Robber fly - Nature photographer Thomas Shahan specializes in amazing portraits of tiny insects. It isn't easy. Shahan says that this Robber Fly (Holcocephala fusca), for instance, is "skittish" and doesn't like its picture taken.

Nature by Numbers (Video)

"The Greater Akashic System" – July 15, 2012 (Kryon Channelling by Lee Caroll) (Subjects: Lightworkers, Intent, To meet God, Past lives, Universe/Galaxy, Earth, Pleiadians, Souls Reincarnate, Invention: Measure Quantum state in 3D, Recalibrates, Multi-Dimensional/Divine, Akashic System to change to new system, Before religion changed the system, DNA, Old system react to Karma, New system react to intent now for next life, Animals (around humans) reincarnate again, This Animal want to come back to the same human, Akashic Inheritance, Reincarnate as Family, Other Planets, Global Unity … etc.)

Question: Dear Kryon: I live in Spain. I am sorry if I will ask you a question you might have already answered, but the translations of your books are very slow and I might not have gathered all information you have already given. I am quite concerned about abandoned animals. It seems that many people buy animals for their children and as soon as they grow, they set them out somewhere. Recently I had the occasion to see a small kitten in the middle of the street. I did not immediately react, since I could have stopped and taken it, without getting out of the car. So, I went on and at the first occasion I could turn, I went back to see if I could take the kitten, but it was to late, somebody had already killed it. This happened some month ago, but I still feel very sorry for that kitten. I just would like to know, what kind of entity are these animals and how does this fit in our world. Are these entities which choose this kind of life, like we do choose our kind of Human life? I see so many abandoned animals and every time I see one, my heart aches... I would like to know more about them.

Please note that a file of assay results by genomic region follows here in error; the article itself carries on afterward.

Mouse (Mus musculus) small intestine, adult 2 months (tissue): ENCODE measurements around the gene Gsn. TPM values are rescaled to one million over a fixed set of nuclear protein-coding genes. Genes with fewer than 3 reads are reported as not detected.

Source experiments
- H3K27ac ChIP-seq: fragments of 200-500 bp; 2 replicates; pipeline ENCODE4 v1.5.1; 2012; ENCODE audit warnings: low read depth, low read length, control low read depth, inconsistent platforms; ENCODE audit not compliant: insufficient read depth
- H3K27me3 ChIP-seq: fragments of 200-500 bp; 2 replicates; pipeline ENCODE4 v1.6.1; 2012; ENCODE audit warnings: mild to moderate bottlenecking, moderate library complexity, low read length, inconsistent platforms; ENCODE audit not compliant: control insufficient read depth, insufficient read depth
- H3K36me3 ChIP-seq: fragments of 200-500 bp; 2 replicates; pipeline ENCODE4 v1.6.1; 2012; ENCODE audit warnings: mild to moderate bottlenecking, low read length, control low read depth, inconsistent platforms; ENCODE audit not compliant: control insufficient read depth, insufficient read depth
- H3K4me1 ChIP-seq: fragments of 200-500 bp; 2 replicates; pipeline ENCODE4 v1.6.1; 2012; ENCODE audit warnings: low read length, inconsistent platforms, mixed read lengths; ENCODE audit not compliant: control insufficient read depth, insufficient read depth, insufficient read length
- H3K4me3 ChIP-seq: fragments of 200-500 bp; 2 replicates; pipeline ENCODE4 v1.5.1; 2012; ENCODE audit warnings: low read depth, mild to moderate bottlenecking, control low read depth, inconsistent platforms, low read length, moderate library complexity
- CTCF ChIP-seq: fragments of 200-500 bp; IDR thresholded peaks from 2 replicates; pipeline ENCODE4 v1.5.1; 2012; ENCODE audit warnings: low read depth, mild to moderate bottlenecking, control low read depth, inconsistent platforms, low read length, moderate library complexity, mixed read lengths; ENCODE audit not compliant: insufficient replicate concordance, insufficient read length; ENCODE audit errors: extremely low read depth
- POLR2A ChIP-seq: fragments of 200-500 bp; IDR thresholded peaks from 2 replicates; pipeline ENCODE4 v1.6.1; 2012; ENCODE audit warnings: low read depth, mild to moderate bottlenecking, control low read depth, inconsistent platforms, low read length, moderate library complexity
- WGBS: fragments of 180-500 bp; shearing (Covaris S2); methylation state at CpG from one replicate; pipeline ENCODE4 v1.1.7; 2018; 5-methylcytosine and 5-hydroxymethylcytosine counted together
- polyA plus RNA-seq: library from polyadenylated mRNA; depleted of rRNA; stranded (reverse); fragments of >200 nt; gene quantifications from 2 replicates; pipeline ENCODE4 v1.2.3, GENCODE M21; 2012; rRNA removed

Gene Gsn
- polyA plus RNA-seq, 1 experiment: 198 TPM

Answer: Dear one, indeed the answer has been given, but let us give it again so you all understand. Animals are here on earth for three (3) reasons.

(1) The balance of biological life. . . the circle of energy that is needed for you to exist in what you call "nature."

(2) To be harvested. Yes, it's true. Many exist for your sustenance, and this is appropriate. It is a harmony between Human and animal, and always has. Remember the buffalo that willingly came into the indigenous tribes to be sacrificed when called? These are stories that you should examine again. The inappropriateness of today's culture is how these precious creatures are treated. Did you know that if there was an honoring ceremony at their death, they would nourish you better? Did you know that there is ceremony that could benefit all of humanity in this way. Perhaps it's time you saw it.

(3) To be loved and to love. For many cultures, animals serve as surrogate children, loved and taken care of. It gives Humans a chance to show compassion when they need it, and to have unconditional love when they need it. This is extremely important to many, and provides balance and centering for many.

Do animals know all this? At a basic level, they do. Not in the way you "know," but in a cellular awareness they understand that they are here in service to planet earth. If you honor them in all three instances, then balance will be the result. Your feelings about their treatment is important. Temper your reactions with the spiritual logic of their appropriateness and their service to humanity. Honor them in all three cases.

Dian Fossey's birthday celebrated with a Google doodle